Last week an Uber driver ran over my daughter. She only gave the driver one star. Zero stars and ‘Driver ran me over’ wasn’t an option.
It happened like this: my 19-year-old daughter used the peer-to-peer Uber service to meet friends at Trivia at an inner-city Melbourne pub. When getting out of the Uber, she walked behind the vehicle to cross the road and the car backed into her, knocking her to the ground. It happened really quickly, and before she knew it she was under the back of the vehicle, managing to bang on it with her hand as she went down to alert the driver.
In the process of falling under the vehicle she injured her foot. The driver got out of his car to check she was okay. Having just been hit by a car my daughter pulled herself up and started moving across the road. The driver took this to mean that she was fine and left. My daughter then collapsed crying onto the footpath unable to move. She was taken to hospital where she was assessed and treated for a broken foot.
That’s about the most eventful Trivia night she’ll ever go to. She may require surgery. We’ll find out next week. She is now in pain, may have ongoing issues with her mobility, and can’t work thanks to an injury incurred by a driver working for a company who claim no responsibility for such an incident.
You see, Uber is just a ride-sharing app. When you use Uber you are only using their app. I guess if the app backed into you they would be responsible. When you use Uber you are riding in a person’s own vehicle, not a commercially registered and insured one. That’s part of the reason that Uber rides are cheaper: you pay less for more risk.
There is no phone number to ring Uber once you have been run over. You have to go in to your profile and make a comment on your trip, like ‘Driver ran me over’. Uber then promises to be in contact. And they do make contact. Eventually.
When my daughter got hit by the Uber she rang me on the way to the hospital to tell me what happened. I told her that after the hospital she needed to make a police report. She needed the driver details. I assumed that as she has used an Uber that they still exist in the app trip history.
When she’s at the hospital she rang me and told me only the driver’s first name was there. The registration of his car, which was available while waiting for the ride, had disappeared. Once he pulled away from the kerb where my daughter later fell in agony, his registration details vanished into the Uber accountability abyss.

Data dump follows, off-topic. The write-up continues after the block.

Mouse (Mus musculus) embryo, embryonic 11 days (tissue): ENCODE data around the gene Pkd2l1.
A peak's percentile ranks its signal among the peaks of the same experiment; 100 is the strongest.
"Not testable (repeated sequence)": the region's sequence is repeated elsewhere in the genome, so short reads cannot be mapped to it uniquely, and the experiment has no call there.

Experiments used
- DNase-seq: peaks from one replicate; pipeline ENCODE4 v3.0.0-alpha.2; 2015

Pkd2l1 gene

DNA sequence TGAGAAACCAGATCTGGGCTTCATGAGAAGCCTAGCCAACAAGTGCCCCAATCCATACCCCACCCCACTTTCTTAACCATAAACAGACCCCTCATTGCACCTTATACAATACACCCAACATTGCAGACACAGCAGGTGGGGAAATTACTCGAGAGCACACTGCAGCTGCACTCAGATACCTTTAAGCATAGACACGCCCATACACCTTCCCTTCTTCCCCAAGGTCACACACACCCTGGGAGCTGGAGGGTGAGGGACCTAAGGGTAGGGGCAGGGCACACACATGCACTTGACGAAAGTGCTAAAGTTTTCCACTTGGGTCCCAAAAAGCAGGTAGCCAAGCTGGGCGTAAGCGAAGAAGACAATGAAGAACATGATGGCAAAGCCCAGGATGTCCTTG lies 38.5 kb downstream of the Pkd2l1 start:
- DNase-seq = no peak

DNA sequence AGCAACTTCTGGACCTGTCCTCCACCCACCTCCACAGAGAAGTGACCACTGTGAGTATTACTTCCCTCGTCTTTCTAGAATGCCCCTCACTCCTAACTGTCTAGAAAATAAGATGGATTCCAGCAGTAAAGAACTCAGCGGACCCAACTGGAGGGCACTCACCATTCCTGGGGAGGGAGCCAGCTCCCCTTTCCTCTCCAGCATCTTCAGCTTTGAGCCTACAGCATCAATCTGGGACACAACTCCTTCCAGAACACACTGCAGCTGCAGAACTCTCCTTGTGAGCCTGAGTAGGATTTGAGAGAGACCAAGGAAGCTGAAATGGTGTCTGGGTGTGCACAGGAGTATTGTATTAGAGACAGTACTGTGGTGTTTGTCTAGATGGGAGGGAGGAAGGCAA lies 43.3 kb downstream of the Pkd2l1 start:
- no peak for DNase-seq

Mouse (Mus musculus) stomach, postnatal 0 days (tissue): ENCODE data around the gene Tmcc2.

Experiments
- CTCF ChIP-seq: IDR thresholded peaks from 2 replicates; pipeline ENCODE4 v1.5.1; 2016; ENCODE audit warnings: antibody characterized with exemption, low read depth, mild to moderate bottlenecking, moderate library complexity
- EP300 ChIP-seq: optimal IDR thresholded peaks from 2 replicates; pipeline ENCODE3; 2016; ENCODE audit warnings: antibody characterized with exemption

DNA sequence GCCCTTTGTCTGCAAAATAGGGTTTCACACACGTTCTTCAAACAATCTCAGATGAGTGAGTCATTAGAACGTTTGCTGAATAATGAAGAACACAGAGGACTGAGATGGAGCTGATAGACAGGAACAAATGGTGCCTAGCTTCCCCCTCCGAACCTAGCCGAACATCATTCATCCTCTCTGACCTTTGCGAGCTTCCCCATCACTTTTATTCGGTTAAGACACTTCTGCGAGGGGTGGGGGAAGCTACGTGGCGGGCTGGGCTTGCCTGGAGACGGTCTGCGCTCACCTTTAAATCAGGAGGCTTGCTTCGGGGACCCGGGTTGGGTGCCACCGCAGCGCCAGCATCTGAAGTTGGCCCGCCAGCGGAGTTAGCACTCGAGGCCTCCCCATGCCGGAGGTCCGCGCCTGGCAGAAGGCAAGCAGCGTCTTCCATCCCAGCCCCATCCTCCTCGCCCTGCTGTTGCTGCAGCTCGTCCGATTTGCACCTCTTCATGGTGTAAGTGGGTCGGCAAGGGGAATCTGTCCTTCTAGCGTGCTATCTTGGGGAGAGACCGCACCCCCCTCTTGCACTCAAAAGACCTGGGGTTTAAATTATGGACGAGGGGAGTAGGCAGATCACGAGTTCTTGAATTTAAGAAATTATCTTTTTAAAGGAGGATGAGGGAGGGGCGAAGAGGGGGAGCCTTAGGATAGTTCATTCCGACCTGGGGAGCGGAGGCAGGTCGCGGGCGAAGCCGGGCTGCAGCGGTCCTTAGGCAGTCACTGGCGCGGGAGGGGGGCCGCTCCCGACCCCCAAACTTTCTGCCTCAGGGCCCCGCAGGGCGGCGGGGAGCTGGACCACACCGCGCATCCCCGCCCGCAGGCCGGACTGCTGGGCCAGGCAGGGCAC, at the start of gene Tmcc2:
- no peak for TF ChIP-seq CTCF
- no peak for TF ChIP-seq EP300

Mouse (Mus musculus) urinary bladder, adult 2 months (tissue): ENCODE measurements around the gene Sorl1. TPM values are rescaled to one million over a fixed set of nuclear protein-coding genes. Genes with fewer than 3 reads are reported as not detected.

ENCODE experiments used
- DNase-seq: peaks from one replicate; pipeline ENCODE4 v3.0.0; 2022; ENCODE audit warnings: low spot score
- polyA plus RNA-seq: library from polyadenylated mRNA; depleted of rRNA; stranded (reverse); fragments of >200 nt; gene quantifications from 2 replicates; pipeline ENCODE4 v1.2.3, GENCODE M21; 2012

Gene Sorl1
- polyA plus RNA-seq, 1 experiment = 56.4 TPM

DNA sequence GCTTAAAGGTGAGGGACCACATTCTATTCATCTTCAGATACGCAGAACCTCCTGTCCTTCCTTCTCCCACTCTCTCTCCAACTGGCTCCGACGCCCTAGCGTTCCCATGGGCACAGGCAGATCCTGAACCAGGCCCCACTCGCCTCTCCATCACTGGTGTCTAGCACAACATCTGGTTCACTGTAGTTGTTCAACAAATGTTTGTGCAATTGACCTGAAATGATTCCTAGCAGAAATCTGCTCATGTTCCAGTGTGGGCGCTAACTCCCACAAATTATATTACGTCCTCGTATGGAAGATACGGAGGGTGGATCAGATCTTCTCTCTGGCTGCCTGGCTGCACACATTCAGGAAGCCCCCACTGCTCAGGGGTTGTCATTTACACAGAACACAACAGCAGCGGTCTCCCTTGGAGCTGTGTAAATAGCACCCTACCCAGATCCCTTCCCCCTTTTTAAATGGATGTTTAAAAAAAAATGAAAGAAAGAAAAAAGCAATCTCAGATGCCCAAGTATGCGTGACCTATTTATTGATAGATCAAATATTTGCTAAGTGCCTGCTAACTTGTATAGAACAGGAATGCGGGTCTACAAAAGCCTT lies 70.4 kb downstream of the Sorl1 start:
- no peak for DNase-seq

When Uber finally contacted my daughter they wouldn’t provide driver details. So I got her to forward the number that they contacted her on. This is not a number you would find with any Google search. It’s a number for drivers only. I persist pushing numbers until I get a human.
I’m angry. Really, really angry. I say, ‘An Uber driver ran over my daughter’. The operator says, ‘I am sorry that happened to her’. He says it with the same tone you’d use when commiserating with someone who left their phone on the back seat. Or dropped their coffee.
‘I am sorry to hear that happened to her’ has that tone people use when they do Non-Violent Communication classes and learn how to deflect anger by directing it it back on the complainant. It’s not an apology. It’s a standard corporate deflection of blame and culpability.
I am informed that owing to ‘privacy’ regulations Uber cannot release driver information without the driver’s consent. Without the driver details my daughter can’t complete her police report.
The faceless robots at Uber tell us that by law my daughter should have got the details at the scene of the accident. Hmm, maybe when her head was under the number plate she should have got on to Snapchat? Instagrammed the shit out of his muffler? Days later Uber relented, admitting that owing to the seriousness of the incident, here are the driver’s registration details!
There’s a reason that taxi fares are higher than Uber fares: taxis are a regulated and heavily insured industry. While Uber means you can estimate your car arrival times, routes, and streamline payment, it has the lightest form of consumer protection. But hey, on the upside you can use your app to watch your Uber back over you. Until it drives off, never to be seen again.